About 100 bodies of civilians and Islamic militants remain uncollected in the rubble of a southern Philippine city because of continuing fighting between troops and gunmen aligned with the Islamic State group, an official said Thursday.
Provincial government crisis committee spokesman Zia Alonto Adiong said the estimate was based on accounts by residents who have escaped from areas of Marawi city that are still mired in clashes, and aid volunteers who entered a combat zone during a four-day lull in the fighting last week.
Retrieval teams have been organized, although it remains unclear when the siege by the remaining militants, estimated to number more than 100, can be quelled by troops, Adiong said. The stench of death has been reported by witnesses in still-inaccessible areas since militants launched their attack on May 23.
“We need to expect the worst and to be ready to transition from a crisis mode to a recovery mode,” Adiong told The Associated Press by telephone.
The violence in the lakeside city has left 202 gunmen, 58 soldiers and policemen and 26 civilians dead, officials say. The most serious attack in Southeast Asia so far by IS-aligned militants has displaced most of the more than 200,000 residents of Marawi, the bastion of Islamic faith in the south of the predominantly Roman Catholic nation.
Many of the militants reportedly killed in the clashes have not been recovered.
While the remaining gunmen have been isolated in four areas, sporadic gunfire has been reported in other places.
An Australian journalist was hit by a bullet in his neck on Thursday while covering the Marawi crisis. ABC journalist Adam Harvey, who was wearing a neck brace, told reporters he was fine as he walked out of a hospital.
Harvey, ABC's Jakarta-based Southeast Asia correspondent, was hit at a provincial government compound in Marawi while interviewing children from families displaced by the fighting. The sprawling compound near an army brigade has served as a venue for daily news conferences by government and military officials and is regarded as a relatively safe area.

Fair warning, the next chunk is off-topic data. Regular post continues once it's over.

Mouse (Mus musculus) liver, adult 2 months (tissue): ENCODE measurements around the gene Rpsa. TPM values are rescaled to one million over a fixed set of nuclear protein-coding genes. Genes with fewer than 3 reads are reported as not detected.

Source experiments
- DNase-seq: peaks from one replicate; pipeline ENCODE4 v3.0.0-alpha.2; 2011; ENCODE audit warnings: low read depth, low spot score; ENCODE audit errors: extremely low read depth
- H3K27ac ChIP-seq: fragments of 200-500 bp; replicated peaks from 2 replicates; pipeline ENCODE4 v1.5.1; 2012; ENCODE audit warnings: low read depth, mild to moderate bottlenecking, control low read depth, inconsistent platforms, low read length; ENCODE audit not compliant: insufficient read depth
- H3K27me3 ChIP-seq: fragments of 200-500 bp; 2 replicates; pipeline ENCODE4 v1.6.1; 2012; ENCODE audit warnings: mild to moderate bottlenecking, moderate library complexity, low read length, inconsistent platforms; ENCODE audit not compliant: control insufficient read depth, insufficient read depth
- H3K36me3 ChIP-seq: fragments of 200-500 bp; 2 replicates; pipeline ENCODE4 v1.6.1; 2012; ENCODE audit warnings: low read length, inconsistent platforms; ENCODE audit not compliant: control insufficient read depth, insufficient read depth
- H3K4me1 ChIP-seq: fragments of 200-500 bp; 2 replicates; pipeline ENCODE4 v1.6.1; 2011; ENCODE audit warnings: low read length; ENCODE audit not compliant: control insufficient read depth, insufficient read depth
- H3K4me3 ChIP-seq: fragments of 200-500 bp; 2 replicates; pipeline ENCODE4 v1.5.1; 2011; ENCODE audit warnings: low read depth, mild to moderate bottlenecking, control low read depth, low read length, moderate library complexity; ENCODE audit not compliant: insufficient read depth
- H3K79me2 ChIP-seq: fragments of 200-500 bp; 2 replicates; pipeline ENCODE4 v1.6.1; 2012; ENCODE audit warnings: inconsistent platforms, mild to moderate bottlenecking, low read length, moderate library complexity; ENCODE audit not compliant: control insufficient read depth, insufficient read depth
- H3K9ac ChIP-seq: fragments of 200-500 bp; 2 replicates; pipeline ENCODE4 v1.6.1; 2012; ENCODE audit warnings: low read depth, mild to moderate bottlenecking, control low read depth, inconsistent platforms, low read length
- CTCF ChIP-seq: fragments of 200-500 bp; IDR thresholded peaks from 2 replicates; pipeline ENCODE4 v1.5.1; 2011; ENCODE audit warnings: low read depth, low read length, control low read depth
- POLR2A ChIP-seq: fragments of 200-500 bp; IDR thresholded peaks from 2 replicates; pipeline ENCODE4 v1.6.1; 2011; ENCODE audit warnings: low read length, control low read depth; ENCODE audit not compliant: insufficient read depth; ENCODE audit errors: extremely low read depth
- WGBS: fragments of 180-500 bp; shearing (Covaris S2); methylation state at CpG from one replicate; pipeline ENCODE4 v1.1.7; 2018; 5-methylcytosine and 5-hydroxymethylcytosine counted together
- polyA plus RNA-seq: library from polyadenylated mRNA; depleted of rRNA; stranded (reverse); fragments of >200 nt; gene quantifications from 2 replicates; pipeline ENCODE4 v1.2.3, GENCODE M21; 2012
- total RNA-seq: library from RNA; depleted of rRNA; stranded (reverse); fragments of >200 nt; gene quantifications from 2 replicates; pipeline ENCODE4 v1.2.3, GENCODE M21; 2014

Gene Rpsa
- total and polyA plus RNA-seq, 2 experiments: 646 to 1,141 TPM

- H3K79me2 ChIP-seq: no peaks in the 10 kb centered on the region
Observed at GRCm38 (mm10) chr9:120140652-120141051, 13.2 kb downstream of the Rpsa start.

“Thanks everyone - I'm okay. Bullet is still in my neck, but it missed everything important,” Harvey tweeted.
Also Thursday, a suspected militant bomber was arrested in Cagayan de Oro City, about 100 kilometers (62 miles) from Marawi, according to police.
More than 1,600 residents have been rescued from areas of heavy fighting in Marawi, many of them still shell-shocked and hungry and some wounded. Tales of love and heroism have emerged, including a group of trapped Muslim policemen who helped several Christian workers escape with them from the intense fighting.
Villager Saipoding Mariga waited in tear for days to be allowed to rescue his wife, Geraldine, who was trapped in a heavily bombarded neighborhood, but was not allowed by troops because of the grave danger. Facing TV cameras, he pleaded to be allowed to enter the conflict zone to save his wife.
Mariga eventually met his wife in a tearful reunion at Marawi's newly reopened Amai Pakpak hospital, where she was brought with a gunshot wound in her leg and shrapnel injuries on her body, the ABS-CBN TV network reported Thursday.
“What's important is you recognize me and we saw each other again,” Mariga told his wounded wife at the hospital's emergency ward.